The Trouble With the Messiah Complex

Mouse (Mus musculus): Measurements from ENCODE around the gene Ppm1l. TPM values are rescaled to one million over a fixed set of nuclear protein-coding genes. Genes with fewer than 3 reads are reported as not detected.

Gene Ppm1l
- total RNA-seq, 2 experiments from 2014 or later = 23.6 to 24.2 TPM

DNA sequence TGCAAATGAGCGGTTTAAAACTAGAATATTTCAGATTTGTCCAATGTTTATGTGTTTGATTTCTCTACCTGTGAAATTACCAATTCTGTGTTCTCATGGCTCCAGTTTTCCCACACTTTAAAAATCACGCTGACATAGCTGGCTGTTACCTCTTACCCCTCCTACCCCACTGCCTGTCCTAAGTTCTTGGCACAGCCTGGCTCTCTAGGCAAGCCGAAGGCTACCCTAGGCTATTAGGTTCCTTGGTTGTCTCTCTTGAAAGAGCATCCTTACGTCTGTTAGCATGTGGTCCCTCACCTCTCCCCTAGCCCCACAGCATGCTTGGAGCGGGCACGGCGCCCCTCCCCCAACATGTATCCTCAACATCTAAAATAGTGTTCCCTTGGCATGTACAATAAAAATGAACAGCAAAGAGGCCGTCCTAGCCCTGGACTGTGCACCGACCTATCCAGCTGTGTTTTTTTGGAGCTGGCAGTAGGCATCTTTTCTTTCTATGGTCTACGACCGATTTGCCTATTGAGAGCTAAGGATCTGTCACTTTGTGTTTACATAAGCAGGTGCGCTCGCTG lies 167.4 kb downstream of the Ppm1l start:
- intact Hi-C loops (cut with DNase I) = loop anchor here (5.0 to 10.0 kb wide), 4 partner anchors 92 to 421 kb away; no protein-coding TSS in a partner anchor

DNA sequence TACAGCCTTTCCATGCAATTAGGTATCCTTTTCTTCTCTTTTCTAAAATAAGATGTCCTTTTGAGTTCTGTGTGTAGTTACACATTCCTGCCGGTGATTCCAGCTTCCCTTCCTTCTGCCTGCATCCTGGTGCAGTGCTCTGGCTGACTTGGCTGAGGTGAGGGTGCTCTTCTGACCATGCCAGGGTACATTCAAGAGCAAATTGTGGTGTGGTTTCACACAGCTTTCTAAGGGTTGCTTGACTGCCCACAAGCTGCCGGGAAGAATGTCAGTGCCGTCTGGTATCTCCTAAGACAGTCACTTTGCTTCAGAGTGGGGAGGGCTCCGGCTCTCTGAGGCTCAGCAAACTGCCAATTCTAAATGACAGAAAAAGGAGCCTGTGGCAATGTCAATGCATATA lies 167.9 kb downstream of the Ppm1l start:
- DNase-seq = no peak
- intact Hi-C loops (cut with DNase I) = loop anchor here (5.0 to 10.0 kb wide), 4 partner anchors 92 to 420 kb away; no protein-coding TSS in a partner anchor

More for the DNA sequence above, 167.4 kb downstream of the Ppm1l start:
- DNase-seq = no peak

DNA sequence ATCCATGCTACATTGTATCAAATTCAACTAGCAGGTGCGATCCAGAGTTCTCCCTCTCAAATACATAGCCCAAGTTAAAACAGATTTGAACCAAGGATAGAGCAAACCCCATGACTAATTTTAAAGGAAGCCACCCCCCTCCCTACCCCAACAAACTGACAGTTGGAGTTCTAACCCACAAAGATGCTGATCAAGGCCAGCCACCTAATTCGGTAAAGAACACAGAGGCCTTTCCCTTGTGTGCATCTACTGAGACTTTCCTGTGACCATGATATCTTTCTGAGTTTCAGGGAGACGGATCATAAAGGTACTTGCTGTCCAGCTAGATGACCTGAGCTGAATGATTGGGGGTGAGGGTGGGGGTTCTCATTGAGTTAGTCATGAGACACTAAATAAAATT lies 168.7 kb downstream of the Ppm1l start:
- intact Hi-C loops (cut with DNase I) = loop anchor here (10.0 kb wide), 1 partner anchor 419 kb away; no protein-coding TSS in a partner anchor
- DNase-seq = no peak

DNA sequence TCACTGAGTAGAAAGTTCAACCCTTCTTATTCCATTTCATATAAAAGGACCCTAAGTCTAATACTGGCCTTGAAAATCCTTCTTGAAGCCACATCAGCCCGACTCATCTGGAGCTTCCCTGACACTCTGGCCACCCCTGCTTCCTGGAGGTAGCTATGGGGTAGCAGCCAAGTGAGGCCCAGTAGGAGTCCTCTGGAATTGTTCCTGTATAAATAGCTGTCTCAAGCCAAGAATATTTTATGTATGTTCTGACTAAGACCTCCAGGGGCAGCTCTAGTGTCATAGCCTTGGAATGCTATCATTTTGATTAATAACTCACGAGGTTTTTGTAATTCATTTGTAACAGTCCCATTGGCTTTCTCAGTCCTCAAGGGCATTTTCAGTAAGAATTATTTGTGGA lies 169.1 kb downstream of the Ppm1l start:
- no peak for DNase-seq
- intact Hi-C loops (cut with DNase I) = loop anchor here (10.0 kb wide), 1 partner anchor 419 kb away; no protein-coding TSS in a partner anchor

Psychiatrists warn that we should expect more and more cases of the Messiah complex as we near the millennium.I had my first sighting when Rep. Henry Hyde defended the widely unpopular impeachment proceedings by remarking, "If Jesus had taken a poll, he would never have preached the gospel."Rep. Hyde missed the full irony of this comparison. True, public polls didn't mute Jesus' preaching. But it was a political trial -- run by the Sanhedrin, the Judicial Committee of their time, which stopped Jesus from preaching.It was disingenuous for Chairman Hyde to infer that God is on his side -- he is no more Christlike than President Clinton. But he was not wrong to suggest that Jesus's narrative offers analogies to the impeachment hearings and Senate trial. After all, at the end of Jesus's ministry, he was subjected to political intrigues and accused of high crimes -- and teachers of the strict law tried to undermine his authority.In the end, Jesus was arrested for one charge of lying. Blasphemy, they called it, and like perjury, it was strictly a legal word.Jesus's lone crime was his claim to forgive sins. Levitical law taught that only God could forgive a man. Since the chief priests and Jewish elders didn't accept Jesus as God, Jesus was branded a liar, then crucified -- the ultimate impeachment.House Majority Whip Tom DeLay is the kind of born-again Christian who takes pride in the fact that when he assembles Christmas toys, he always reads the instructions. "I've always been a rules person," he boasts. It is this sort of inflexible, rule-of-the-law person who defended his impeachment vote on the grounds that letting a guilty person go free undermines confidence in the entire judicial system.But the Old Testament provides an example of how even an otherwise stern, letter-of-the-law God periodically suspended the rule of law.David, hungry after running for his life from King Saul, visited a priest loyal to him and asked for food. The priest told David that there was only the consecrated bread. Under the law, purified priests alone could eat that bread.David broke the law and ate the five loaves of bread and neither he, nor his men, were punished. Rep. DeLay should take note: the Jewish tradition of law has survived just fine for more than five thousand years, despite the fact that a law was flagrantly broken and the guilty party went free.President Clinton has been impeached and now will stand trial before the Senate where some men are still clinging to the rule-of-law argument. But their legal-technical case against mercy is really anti-Jesus, and in that way, anti-Bible. The proof can be found in another sex story where other letter-of-the-law men were on a supposed hunt for truth.The teachers of the law brought a woman caught in adultery to stand before Jesus. They wanted to test whether Jesus had the moral stamina to carry out the merciless punishment required."Moses commanded us to stone such a woman," they said. "What do you say?"Being men who only wanted to use the law to their political advantage, they never mentioned how Moses also told them to stone men like themselves. Jesus understood the superficiality of their concern about the law. That's when he made his famous comment that the one who was without sin should cast the first stone. The men walked away, the old followed by the young.Nobody likes to be downsized. Especially if the fall is from saint to sinner.I think Americans would have admired 74-year old Rep. Henry Hyde more if he hadn't compared the political mission of his Republican party to the God-ordained ministry of Jesus. But that's the problem with the Messiah complex -- if one didn't feel morally superior, then one wouldn't be the Messiah, born to save the world from sin.Joe Loya is a California writer currently writing an autobiography.

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